Mike Colter: Yeah, I think we are opposite ends of the spectrum. Our history goes back on a very personal level. I think there’s no point where that doesn’t come into play with our relationship. There is no way to forget, when a person is intrinsically involved in the demise of one of your loved ones. I think going from season one, when we figure out how much history that Leland and David have.
I have been talking to Robert [King] about, saying “I can’t stand being in the same room with that guy. It’s hard to even stomach his presence.” So, from that point, I think we see less interaction, necessarily, in the same room. We function from a distance because it’s excruciatingly painful, and he’s insufferable. It’s not an easy thing to be in a room with someone who is just constantly causing trouble and gaslighting.
It just is what it is. Any time I have to sit right across the table from him, or be in the same room with him, I find excruciatingly annoying. That is built into our relationship as characters. If you tap into that on a Methody level. I literally texted Robert, I was like, “Robert, it seems like it’s insane. I couldn’t be in the same room with him,” so you play through that. You use that, and that keeps it nice and alive. He’s having fun at our expense.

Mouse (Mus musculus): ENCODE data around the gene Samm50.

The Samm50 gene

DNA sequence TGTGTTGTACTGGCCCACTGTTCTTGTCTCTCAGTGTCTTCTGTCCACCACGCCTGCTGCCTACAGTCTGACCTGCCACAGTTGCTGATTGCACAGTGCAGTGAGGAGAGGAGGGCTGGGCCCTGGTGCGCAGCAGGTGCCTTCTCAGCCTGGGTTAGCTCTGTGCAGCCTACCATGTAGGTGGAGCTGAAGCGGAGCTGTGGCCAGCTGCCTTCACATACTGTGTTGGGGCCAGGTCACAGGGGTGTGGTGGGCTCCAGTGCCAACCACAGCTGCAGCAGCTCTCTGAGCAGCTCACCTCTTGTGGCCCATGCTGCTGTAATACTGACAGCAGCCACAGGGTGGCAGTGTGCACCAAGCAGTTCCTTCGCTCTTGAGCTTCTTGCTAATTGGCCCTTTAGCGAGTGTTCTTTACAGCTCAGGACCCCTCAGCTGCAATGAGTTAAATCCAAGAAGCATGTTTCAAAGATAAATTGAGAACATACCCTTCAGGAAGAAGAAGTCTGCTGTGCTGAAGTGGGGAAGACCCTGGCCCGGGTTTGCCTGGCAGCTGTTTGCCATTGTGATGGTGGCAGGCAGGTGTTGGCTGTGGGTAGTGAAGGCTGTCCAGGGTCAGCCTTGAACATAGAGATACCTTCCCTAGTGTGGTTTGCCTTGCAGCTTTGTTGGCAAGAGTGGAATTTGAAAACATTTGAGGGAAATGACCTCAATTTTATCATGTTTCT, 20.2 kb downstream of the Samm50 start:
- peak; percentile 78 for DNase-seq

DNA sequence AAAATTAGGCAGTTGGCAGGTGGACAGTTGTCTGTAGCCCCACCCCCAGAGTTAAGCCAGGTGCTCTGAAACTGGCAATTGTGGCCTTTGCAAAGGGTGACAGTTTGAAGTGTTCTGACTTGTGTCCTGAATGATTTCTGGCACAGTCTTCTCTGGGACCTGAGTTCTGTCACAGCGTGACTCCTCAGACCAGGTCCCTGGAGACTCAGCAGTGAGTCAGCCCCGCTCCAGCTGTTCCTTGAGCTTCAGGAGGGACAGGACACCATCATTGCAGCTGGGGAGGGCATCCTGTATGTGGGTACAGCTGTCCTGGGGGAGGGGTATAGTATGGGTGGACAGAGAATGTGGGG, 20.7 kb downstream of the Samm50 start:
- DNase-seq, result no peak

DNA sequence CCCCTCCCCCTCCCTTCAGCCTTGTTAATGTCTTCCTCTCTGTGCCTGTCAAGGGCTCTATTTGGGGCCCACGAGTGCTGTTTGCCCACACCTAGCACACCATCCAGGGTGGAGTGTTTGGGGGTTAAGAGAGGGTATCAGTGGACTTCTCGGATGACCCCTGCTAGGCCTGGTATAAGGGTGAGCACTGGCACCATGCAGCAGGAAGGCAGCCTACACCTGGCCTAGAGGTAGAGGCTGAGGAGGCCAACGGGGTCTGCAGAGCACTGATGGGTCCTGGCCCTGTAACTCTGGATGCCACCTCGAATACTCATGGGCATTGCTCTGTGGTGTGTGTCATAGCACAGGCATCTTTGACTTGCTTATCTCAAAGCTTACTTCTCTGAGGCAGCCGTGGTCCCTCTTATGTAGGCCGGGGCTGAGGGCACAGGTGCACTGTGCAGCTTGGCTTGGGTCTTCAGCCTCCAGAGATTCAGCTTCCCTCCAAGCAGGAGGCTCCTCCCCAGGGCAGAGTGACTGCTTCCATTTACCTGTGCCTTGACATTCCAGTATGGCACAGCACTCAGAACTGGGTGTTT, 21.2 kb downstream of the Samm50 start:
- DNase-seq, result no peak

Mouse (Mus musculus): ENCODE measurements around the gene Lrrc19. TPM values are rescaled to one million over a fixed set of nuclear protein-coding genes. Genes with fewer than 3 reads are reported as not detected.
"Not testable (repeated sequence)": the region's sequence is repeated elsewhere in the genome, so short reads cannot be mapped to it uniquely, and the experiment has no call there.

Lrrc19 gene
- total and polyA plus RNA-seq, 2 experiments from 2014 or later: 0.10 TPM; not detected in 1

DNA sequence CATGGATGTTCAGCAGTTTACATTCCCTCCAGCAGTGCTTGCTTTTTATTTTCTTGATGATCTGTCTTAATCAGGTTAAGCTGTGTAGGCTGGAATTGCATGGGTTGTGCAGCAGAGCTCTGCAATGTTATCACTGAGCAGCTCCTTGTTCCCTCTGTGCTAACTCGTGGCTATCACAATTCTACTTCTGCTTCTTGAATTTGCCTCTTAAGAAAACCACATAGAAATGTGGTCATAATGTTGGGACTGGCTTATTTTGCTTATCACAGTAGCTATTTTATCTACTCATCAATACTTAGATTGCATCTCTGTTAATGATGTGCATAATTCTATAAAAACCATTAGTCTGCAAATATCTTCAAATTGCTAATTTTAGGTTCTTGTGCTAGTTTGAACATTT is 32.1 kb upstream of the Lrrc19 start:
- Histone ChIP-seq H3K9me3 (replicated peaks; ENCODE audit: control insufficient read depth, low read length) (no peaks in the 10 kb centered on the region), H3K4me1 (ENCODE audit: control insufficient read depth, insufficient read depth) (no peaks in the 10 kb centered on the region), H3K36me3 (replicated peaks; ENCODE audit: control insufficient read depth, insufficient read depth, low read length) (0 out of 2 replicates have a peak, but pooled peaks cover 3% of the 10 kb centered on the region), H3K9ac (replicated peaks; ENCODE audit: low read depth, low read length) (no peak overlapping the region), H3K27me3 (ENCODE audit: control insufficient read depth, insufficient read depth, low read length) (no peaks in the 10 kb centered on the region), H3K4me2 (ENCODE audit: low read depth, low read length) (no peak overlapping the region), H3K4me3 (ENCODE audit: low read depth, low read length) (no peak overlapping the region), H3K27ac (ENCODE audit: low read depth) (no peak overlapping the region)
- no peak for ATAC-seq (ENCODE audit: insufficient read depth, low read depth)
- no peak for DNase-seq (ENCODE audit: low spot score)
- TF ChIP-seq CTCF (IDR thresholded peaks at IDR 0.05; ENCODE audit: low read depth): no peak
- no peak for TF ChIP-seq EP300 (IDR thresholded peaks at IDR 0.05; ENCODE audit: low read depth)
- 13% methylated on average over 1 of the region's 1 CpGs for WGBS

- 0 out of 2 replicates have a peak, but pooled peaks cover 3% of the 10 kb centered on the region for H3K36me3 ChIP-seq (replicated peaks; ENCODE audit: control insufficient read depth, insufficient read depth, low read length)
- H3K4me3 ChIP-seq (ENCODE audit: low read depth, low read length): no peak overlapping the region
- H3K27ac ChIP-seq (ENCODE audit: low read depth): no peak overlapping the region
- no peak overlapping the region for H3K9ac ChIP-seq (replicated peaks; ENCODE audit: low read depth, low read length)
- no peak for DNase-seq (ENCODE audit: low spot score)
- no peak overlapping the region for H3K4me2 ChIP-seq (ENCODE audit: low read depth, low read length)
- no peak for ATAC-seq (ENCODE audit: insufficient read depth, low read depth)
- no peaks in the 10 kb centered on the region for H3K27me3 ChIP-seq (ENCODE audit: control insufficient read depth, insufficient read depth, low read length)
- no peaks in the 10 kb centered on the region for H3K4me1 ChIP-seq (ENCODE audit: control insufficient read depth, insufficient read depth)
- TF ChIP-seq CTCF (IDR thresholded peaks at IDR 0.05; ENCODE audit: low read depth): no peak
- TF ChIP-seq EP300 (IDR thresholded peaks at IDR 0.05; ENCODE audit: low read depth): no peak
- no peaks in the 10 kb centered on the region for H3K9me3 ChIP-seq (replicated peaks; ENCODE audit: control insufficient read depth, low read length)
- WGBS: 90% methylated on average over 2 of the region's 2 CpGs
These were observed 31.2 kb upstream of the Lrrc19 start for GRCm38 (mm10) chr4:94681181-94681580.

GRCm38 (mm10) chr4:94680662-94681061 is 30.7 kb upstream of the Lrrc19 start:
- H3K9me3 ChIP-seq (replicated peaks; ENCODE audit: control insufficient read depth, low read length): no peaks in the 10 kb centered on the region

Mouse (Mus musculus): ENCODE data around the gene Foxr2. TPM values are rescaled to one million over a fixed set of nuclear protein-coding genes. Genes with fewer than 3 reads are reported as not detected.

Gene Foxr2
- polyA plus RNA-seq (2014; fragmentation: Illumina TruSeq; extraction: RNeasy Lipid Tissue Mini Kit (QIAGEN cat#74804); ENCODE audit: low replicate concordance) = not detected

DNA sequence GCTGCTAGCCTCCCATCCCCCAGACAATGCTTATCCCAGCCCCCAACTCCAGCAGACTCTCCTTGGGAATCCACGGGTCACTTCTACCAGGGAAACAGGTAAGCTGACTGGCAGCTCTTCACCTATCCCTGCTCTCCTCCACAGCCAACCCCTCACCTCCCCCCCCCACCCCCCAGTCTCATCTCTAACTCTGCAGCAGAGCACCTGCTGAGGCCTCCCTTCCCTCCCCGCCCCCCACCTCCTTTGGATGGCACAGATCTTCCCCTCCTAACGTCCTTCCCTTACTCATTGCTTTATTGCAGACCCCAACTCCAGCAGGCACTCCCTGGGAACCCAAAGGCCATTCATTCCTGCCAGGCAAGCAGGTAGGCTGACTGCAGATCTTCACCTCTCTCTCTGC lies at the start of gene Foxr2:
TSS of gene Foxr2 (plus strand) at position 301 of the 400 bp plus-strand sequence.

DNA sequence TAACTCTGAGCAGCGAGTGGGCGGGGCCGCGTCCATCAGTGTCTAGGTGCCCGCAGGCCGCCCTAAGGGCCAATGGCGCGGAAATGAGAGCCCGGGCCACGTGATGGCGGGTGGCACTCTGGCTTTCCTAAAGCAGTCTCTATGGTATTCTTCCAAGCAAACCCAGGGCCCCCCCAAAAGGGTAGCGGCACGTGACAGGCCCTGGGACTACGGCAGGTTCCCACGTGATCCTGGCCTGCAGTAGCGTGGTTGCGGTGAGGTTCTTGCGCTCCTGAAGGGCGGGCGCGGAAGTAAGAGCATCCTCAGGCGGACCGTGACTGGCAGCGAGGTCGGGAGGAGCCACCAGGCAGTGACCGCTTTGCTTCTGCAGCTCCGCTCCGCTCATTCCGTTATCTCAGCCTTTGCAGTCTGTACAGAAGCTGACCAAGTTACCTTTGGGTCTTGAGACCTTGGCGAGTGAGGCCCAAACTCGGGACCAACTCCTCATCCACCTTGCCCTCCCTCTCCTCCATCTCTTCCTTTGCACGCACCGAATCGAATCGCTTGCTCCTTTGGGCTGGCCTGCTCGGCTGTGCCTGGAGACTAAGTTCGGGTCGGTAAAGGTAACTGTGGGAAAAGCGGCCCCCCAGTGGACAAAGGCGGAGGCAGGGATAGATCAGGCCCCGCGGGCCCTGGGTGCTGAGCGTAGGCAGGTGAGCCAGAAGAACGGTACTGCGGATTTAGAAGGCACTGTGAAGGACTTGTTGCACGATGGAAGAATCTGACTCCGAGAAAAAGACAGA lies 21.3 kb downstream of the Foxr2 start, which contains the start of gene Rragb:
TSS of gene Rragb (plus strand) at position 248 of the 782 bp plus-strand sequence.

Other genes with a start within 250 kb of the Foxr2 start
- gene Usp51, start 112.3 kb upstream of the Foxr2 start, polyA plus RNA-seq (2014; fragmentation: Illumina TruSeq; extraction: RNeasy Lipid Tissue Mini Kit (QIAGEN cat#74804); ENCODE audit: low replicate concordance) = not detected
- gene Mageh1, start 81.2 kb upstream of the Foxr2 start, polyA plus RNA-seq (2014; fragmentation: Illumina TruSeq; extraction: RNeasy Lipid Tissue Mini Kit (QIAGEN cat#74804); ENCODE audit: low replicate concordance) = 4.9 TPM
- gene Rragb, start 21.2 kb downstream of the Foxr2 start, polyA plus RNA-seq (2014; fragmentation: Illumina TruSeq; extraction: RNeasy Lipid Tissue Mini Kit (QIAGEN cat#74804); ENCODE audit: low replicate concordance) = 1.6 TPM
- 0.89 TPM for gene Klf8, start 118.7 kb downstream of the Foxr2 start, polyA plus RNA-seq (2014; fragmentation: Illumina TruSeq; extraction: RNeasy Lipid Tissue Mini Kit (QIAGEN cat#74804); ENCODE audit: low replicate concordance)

Will we be seeing more of David and Leland’s story predating the series?
Mike Colter: I don’t think so. I think the biggest clue to that was season two, when Leland was having a confession with David about his part in the demise of David’s girlfriend, in terms of being someone to console in a very dark way. I think that’s as close as we’re going to get to understanding what that issue is. Because less is more, to know exactly what a person did or did not do, there’s many ways to sort of drop those hints to explore that. But we can assume a lot of things based off the information that we’ve already been privy to.
I think that’s about as close as we’re going to get to seeing where that came from, Leland’s confession to David in the community room. When David becomes his point guy in the Catholic Church, in terms of guiding him. That now he wants to be committed and wants to turn his life around.